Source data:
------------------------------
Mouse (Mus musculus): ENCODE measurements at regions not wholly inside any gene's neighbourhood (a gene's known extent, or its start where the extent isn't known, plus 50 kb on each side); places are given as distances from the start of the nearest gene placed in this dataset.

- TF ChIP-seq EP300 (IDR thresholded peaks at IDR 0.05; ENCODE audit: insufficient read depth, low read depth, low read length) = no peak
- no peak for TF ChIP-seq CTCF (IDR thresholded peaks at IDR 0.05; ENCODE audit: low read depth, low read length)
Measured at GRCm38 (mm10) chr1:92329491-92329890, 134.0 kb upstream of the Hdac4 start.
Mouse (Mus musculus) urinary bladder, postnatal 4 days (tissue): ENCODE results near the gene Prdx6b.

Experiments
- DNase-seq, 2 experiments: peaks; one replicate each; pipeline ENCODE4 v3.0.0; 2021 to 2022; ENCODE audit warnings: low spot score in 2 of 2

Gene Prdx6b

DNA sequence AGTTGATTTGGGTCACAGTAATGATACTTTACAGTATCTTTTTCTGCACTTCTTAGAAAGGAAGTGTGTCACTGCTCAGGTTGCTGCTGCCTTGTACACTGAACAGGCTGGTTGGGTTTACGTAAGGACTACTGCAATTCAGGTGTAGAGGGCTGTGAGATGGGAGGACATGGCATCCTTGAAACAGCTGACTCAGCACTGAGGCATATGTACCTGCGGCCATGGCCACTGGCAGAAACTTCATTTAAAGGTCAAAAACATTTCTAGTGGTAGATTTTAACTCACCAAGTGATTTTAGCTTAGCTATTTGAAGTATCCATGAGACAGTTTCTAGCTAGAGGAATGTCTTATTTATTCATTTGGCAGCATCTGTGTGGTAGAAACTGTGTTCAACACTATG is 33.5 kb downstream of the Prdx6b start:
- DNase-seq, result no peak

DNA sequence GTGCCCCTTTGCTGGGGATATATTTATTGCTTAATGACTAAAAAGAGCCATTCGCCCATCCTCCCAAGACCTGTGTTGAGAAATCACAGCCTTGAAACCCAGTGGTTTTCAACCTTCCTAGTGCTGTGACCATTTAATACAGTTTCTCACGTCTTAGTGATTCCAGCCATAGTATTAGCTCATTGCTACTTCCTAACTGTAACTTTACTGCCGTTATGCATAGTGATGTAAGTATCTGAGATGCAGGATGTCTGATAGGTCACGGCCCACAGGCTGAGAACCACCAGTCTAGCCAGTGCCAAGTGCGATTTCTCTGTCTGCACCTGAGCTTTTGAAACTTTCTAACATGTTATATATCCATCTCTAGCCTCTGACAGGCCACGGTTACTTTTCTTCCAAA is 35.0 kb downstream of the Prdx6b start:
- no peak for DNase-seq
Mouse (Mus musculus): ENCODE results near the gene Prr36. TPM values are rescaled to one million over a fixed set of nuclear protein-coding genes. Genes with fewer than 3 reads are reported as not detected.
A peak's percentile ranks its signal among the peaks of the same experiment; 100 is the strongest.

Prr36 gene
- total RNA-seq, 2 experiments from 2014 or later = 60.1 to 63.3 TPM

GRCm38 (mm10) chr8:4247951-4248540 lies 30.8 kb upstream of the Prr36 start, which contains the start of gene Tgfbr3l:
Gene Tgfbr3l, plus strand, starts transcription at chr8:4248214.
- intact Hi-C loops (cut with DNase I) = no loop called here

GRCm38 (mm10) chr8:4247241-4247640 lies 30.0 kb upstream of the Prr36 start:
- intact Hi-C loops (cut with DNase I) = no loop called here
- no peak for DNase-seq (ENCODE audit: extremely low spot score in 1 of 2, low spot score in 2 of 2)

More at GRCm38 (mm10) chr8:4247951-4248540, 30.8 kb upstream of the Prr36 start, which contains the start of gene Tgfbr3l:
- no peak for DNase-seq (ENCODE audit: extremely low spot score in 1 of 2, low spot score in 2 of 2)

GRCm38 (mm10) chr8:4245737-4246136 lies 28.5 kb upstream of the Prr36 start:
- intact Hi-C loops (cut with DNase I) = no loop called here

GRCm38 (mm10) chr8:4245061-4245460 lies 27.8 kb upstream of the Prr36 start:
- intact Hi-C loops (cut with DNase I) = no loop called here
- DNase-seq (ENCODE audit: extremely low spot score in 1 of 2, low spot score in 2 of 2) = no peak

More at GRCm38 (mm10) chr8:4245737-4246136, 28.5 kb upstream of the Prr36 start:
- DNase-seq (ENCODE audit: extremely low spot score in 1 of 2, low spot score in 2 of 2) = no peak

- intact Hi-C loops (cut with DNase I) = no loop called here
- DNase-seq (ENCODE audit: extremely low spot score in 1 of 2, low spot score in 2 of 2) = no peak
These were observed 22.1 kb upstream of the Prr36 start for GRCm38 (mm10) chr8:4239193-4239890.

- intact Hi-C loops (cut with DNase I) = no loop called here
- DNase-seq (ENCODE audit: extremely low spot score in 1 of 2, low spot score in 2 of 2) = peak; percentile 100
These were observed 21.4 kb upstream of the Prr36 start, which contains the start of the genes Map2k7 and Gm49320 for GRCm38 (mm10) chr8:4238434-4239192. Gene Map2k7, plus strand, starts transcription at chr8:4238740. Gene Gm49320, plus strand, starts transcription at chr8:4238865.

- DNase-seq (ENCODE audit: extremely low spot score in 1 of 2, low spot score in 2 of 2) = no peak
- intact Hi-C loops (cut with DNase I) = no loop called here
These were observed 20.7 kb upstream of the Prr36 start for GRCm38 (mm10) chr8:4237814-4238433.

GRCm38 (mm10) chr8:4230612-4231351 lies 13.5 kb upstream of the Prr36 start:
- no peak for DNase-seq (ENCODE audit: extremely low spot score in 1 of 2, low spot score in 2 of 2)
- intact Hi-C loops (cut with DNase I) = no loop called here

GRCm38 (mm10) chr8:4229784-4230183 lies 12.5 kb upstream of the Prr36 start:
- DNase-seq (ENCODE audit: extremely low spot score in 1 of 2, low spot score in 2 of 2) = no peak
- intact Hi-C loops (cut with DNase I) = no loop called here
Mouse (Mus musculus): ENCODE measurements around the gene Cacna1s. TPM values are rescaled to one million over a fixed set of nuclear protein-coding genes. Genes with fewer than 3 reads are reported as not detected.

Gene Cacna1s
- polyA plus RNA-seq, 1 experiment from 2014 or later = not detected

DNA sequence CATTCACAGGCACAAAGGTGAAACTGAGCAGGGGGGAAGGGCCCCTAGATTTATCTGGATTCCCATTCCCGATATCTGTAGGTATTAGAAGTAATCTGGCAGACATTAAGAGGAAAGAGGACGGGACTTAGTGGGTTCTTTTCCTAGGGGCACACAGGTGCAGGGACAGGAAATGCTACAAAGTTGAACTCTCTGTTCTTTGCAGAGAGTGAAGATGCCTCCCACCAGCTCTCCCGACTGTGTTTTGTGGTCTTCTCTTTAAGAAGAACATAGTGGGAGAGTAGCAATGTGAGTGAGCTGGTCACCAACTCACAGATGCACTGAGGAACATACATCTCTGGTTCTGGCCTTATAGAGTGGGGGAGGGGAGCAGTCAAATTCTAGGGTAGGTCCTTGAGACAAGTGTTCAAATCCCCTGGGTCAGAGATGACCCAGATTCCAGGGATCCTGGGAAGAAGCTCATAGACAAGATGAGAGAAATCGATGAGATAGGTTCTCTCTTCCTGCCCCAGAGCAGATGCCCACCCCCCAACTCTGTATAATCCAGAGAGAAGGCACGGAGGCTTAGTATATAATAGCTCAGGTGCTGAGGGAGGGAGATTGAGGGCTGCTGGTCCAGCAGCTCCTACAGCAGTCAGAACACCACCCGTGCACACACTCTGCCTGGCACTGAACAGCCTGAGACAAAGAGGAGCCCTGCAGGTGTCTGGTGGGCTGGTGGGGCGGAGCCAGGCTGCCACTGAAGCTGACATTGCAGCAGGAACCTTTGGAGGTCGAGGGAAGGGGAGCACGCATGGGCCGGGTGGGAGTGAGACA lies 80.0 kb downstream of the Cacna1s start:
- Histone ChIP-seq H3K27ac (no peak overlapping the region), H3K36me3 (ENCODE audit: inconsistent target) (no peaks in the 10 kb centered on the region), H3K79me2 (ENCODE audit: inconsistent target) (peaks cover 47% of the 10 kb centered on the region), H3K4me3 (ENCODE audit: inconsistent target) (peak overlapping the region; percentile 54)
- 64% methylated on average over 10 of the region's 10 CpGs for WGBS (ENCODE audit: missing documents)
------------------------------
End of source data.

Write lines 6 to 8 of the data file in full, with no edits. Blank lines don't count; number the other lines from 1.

Experiments
- DNase-seq, 2 experiments: peaks; one replicate each; pipeline ENCODE4 v3.0.0; 2021 to 2022; ENCODE audit warnings: low spot score in 2 of 2

Gene Prdx6b